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Revenue Transparency in Burma
Natural gas is the most lucrative industry in Burma, accounting for 70 percent of all foreign exchange reserves with sales totaling around US$3 billion annually. Had these billions of dollars gone into the state budget, they would have accounted for 57 percent of the total budget revenue. Instead, according to the International Monetary Fund and others, they contributed less than one percent of total budget revenue. Much of this revenue reportedly never enters Burma and the account balances, disposition, ownership and control, and even the location of the regime’s accounts are shrouded in secrecy.
Instead of benefiting the people of Burma, gas sales have fueled corruption, conflict, and revenue misappropriation. A lack of transparency and accountability facilitates this misappropriation.
Where has this revenue gone? Who is benefiting? How much revenue is actually accruing to the state from the gas sales? Even the International Monetary Fund acknowledges that less than one percent of Burma's natural gas revenues ever enter the country, and instead end up in foreign banks. Until now, both the gas companies and the Burmese junta have failed to disclose details of this critical information.
Burma is one of very few countries in the world where the current leading voluntary transparency initiative, the Extractive Industry Transparency Initiative (EITI) is currently impossible due to repressive conditions. The Burmese authorities have demonstrated no interest in disclosing details about the billions they receive from gas sales or in participating in EITI, and while there is a vibrant civil society in Burma doing important work under difficult conditions, their ability to genuinely participate in such initiatives would be challenging, at best, due to the ongoing repression of the military regime.
In this context, a global movement has emerged calling on companies that operate in Burma to unilaterally disclose their payments to their Burmese partners.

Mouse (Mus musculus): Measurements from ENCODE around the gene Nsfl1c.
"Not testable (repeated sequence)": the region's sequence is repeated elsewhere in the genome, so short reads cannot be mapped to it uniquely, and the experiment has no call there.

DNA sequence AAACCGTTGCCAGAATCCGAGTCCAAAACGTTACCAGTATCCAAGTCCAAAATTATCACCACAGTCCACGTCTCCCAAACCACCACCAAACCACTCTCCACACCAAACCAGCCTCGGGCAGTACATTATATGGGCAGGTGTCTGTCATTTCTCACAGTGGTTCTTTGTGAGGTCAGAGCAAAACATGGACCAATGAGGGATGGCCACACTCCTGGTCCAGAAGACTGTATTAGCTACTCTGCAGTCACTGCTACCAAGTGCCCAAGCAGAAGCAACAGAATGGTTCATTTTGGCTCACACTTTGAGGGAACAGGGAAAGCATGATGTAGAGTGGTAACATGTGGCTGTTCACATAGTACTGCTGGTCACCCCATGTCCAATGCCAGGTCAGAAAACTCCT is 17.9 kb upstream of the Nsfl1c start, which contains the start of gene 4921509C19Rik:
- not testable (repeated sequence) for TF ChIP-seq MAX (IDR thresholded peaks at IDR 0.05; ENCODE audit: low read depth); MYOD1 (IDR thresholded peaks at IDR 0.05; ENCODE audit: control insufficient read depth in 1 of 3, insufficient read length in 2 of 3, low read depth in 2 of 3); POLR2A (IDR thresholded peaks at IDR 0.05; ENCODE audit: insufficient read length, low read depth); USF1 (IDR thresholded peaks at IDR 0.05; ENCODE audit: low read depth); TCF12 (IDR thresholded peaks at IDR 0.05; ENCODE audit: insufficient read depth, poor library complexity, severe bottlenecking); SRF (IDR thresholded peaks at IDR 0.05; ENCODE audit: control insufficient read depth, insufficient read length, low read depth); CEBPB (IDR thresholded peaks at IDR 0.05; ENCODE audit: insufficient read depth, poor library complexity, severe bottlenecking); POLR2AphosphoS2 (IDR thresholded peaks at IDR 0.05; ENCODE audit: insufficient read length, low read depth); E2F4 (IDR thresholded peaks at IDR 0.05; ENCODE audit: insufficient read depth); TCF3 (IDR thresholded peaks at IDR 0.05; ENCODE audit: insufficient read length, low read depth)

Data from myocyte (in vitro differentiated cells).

A Call for Revenue Transparency: The Yadana Project
The Yadana natural gas project — operated by the French oil company Total, in partnership with Chevron, the Petroleum Authority of Thailand Exploration and Production (PTTEP), and the Myanmar Oil and Gas Enterprise (MOGE) — is one of the two largest official sources of revenue for the Burmese junta and has generated over US $7 billion in sales since it began operations over a decade ago.
On April 27, 2010, a global "Call for Total, Chevron, and PTTEP to Practice Revenue Transparency in Burma (Myanmar)" was issued for the Yadana companies to promote transparency and accountability in the extractive sector in Burma by voluntarily publishing over 18 years of payments to the Burmese military regime. The statement was endorsed by EarthRights International and over 160 non-governmental organizations, labor unions, investment firms, scholars, and policy leaders, including the former Prime Minister of Norway and the former President of Ireland. These prominent groups and individuals are calling on the Yadana companies to assist the people of Burma in holding their government accountable for the revenues that the government receives on their behalf.